Plaintiff's fourth argument is that the court erred when it excluded the testimony of Darrel Parker ("Parker"). Parker is a detective in the Office of the District Attorney of Allegheny County, Pennsylvania. (Mot. Quash Subpoena (ECF No. 97) ¶ 1.) Parker investigates applications for private detective licenses as part of his job responsibilities. (Id. ¶ 2.) Both parties in this matter subpoenaed Parker to testify during the trial, but the court granted a motion to quash his testimony (ECF No. 97) at a January 17, 2012 hearing outside the presence of the jury. (Jan. 17, 2012 Mots. Hr'g Tr. ("Mots. Hr'g Tr.") (ECF No. 111) at 3.) The court granted the motion to quash because (a) Parker did not participate in any investigation relating to the case and could not present any meaningful factual evidence, (b) defendant represented that it intended to elicit impermissible legal opinion, or untimely expert opinion,*fn6 and (c) plaintiff's only purpose in calling Parker was to prove the authenticity of a document, which defendant agreed to stipulate was authentic.*fn7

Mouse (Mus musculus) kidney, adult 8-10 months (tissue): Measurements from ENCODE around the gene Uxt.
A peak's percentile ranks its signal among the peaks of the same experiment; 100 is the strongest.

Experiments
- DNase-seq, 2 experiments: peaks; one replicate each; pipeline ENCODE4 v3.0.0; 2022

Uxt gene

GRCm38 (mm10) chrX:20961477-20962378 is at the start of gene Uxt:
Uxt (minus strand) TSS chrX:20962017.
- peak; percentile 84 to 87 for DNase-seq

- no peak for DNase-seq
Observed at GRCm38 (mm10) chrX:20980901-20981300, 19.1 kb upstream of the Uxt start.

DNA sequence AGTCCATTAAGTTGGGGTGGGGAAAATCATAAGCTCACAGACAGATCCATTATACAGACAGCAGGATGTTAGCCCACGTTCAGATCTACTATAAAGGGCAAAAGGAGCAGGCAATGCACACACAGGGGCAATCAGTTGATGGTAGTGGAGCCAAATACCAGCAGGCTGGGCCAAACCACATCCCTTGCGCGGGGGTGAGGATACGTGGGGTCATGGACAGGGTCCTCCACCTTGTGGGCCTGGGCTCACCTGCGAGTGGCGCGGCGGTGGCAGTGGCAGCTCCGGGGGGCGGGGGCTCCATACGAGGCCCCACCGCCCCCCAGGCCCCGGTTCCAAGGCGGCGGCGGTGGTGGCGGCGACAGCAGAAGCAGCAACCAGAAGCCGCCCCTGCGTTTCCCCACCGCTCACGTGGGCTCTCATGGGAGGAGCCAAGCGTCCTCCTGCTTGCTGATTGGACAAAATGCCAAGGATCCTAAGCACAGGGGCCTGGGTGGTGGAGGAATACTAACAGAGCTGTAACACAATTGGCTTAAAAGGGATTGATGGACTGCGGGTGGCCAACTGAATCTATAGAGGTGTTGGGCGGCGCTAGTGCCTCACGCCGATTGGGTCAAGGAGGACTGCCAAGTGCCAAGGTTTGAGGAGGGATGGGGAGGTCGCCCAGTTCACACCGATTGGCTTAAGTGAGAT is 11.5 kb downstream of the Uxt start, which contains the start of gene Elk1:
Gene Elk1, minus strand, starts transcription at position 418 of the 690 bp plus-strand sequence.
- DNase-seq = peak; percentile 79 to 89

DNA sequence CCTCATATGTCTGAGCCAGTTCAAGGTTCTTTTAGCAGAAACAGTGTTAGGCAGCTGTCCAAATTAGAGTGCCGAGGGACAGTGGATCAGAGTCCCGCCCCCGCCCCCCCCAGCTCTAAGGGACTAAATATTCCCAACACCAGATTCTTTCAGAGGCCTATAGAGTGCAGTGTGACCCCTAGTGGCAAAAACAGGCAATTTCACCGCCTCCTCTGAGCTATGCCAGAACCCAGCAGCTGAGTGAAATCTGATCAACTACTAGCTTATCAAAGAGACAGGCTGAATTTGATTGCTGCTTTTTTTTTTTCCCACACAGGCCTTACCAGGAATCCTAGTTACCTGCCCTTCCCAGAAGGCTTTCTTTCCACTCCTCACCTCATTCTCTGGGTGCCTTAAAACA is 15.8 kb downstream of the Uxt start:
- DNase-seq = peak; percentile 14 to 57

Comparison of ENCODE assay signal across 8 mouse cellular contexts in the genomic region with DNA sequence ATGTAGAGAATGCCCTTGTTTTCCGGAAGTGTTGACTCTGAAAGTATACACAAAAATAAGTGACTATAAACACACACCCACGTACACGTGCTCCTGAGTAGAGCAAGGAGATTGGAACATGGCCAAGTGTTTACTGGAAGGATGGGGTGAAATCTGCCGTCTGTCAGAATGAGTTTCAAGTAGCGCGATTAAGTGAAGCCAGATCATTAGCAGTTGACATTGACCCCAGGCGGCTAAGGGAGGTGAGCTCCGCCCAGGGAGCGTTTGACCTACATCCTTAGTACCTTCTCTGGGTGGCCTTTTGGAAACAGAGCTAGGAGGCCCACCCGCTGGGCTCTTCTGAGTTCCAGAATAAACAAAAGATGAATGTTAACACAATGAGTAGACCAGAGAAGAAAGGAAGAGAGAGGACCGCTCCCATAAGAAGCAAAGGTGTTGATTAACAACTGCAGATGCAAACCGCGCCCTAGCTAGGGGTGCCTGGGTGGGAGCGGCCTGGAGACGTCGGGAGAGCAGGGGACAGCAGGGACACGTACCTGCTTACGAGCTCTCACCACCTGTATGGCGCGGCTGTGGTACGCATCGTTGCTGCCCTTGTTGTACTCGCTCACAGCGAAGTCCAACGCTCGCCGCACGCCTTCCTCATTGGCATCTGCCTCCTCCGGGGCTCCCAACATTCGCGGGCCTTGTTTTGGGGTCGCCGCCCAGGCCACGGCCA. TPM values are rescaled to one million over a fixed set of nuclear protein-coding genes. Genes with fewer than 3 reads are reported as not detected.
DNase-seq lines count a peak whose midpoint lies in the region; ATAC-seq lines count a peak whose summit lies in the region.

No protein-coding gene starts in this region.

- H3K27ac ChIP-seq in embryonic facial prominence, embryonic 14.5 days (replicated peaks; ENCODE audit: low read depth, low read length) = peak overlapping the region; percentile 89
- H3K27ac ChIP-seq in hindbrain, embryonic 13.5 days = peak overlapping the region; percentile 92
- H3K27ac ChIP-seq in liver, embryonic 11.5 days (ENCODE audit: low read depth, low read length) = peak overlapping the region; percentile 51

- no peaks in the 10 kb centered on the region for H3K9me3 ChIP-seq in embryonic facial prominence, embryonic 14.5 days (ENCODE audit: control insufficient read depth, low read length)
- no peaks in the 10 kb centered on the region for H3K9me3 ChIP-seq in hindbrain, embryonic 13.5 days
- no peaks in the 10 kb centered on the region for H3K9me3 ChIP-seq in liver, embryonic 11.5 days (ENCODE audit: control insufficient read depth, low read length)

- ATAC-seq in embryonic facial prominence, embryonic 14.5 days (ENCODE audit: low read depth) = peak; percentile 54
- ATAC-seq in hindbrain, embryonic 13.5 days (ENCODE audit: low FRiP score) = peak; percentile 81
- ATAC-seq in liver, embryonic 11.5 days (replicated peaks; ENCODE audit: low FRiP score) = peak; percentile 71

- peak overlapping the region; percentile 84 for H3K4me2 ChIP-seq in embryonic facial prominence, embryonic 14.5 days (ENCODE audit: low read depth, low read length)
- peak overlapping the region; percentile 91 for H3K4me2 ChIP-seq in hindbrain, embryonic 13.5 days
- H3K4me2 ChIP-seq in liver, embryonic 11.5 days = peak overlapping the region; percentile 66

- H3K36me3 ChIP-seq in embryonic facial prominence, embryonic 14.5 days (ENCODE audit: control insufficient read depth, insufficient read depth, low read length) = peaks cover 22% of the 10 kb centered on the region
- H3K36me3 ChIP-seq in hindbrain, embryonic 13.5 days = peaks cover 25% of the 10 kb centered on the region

(Mots. Hr'g Tr. (ECF No. 111) at 2-4.)

In his motion for a new trial, plaintiff summarily argues, without citation to legal authority or to the record, that "[t]he Trial Court's refusal to allow Detective Parker to testify significantly prejudiced Plaintiff's attempt to show that Defendant's legitimate, nondiscriminatory reason for termination was mere pretext [because] Detective Parker's testimony would have clarified the contents of [exhibit 3] for the jury." (Pl.'s Br. (ECF No. 105) at 10.) Exhibit three in the trial binder is a March 26, 2010 letter from Kate Barkman, of the "Dept of Court Records" advising Parker that Specialized, Arnoni, and James D. Compolongo (another employee or director of Specialized) had received a private detective license, effective February 17, 2010 through February 17, 2012. (Ex. 3; see Ex. & Witness List (ECF No. 103) at 4.)